"It's been a while, but we wanted to make sure we had the right deal," Colorado's general manager said. "I think it worked for all three teams. Ottawa wanted Matt really bad, and Kyle Turris was the perfect fit for what Nashville's trying to do and we're trying to build this up and get younger and have our kids grow together."

After the deals were completed, Turris signed a $36 million, six-year extension with Nashville that keeps him under contract through 2023-24. Nashville, which went to the Stanley Cup Final last season, lost winger James Neal to Vegas in the expansion draft but could afford to sign Turris because of that cap space.

Predators GM David Poile called Turris, 28, one of the best two-way centers in the NHL.

"He should be a great fit in our locker room and will bolster our lineup and give us the depth that's necessary during the regular season and the playoffs," Poile said. "He is someone who can play in all situations and will help us tremendously on both ends of the ice. He will give our coaching staff a number of options in terms of offensive production and defensive responsibilities."

Duchene has four goals and six assists in 13 games this season and 178 goals and 250 assists in 585 NHL games, all with Colorado. He'll play his first game with the Senators on Friday against the Avalanche in Stockholm, which could be a weird meeting after Duchene spent so much time in limbo.

"We're going to still focus on winning hockey games and focus on doing that with the guys that want to be here," Avalanche captain Gabriel Landeskog said after a 6-4 loss to the Islanders. "Obviously, Matt had his opinions and reasons for whatever happened, but I think for the guys that are here, we want to try to win and we want to change this thing around with this team."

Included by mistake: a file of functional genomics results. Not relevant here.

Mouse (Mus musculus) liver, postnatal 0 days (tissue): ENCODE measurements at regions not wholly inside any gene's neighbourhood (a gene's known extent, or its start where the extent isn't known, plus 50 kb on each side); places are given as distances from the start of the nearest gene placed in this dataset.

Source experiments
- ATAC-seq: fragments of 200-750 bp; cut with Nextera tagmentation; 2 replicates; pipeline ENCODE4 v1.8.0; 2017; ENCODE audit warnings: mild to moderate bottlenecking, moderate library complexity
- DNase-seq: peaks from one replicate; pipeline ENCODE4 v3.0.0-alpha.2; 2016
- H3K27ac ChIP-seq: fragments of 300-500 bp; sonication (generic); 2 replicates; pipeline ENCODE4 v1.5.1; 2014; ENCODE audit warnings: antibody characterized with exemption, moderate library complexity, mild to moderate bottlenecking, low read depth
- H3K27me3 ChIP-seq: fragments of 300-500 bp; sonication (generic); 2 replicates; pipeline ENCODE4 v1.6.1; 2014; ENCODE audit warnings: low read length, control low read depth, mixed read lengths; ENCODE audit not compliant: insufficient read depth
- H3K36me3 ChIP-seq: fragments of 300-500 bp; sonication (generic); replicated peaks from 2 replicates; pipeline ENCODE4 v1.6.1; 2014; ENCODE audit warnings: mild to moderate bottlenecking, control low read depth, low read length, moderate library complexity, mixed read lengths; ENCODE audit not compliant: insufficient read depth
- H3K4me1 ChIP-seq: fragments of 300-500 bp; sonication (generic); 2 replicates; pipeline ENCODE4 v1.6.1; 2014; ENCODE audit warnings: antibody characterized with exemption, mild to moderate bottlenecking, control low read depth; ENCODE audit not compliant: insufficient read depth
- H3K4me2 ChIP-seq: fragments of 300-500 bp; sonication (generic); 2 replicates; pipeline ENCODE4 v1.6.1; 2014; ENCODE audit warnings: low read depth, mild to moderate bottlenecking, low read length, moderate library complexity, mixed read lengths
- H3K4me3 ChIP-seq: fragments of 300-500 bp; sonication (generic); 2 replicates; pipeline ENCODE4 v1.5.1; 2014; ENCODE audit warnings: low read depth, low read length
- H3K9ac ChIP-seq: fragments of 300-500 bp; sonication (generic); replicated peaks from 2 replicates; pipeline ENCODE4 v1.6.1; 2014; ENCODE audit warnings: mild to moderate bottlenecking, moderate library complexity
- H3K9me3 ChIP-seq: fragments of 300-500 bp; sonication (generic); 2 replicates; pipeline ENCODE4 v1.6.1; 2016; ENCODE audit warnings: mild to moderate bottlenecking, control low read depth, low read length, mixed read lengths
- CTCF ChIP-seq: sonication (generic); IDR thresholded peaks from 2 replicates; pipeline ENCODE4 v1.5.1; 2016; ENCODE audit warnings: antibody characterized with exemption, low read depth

Duchene had a good idea in recent days something was coming, and coach Jared Bednar was prepared with different lineups in case a trade went down. Sakic said he, Poile and Senators GM Pierre Dorion had been talking for a long time, so it was hard to find anyone surprised that Duchene is no longer with the Avalanche.

But Duchene's exit came in unique fashion as he found out on the bench during the game and left the ice with injured Colorado forward Blake Comeau 9:21 into the first period.

"I kind of knew before they told me," Duchene said. "I saw them talking on the bench. It's very strange, but I kind of half-expected it to be the weirdest way possible. It's one of those things -- it's a business and I'll have good story for people one day."

Flyers Weekly Observations: Lumps, bruises aplenty for rookie D-men

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Flyers Weekly Observations: Lumps, bruises aplenty for rookie D-men

Well, that was a busy week for the Flyers, now wasn’t it?

Seven days filled to the brim with four games, each with unique elements that turned into a 1-1-2 week with four points. The Flyers could have ended the week with more than four points. But they also had every reason to finish the week with less than four points.

It started with a mostly ugly 4-3 loss to the visiting Arizona Coyotes on Monday, continued with a 3-0 loss to the Chicago Blackhawks at United Center on Wednesday and a scrappy 2-0 win over the St. Louis Blues at Scottrade Center on Thursday, and it ended back home with a 5-4 shootout loss to Colorado Avalanche on Saturday evening.

Four games left us with plenty to get down to, so let’s hop right into this week’s Flyers observations.

And let’s begin on the blue line with the young defensemen.

• It was a week of bumps and bruises, both figuratively and literally for the Flyers’ defensemen. Much of the week was played without the injured Shayne Gostisbehere and Radko Gudas, the latter of whom left the game in Chicago early and hasn’t seen the ice since. But for the younger D-men, there were booby traps all over the learning curve this week.